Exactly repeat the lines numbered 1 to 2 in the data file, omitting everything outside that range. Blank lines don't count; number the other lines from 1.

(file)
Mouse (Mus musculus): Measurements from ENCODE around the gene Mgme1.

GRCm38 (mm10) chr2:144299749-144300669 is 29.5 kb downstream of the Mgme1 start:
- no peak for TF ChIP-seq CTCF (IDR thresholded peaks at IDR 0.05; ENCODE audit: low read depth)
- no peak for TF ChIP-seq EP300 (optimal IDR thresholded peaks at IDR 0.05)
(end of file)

Mouse (Mus musculus): Measurements from ENCODE around the gene Mgme1.

GRCm38 (mm10) chr2:144299749-144300669 is 29.5 kb downstream of the Mgme1 start: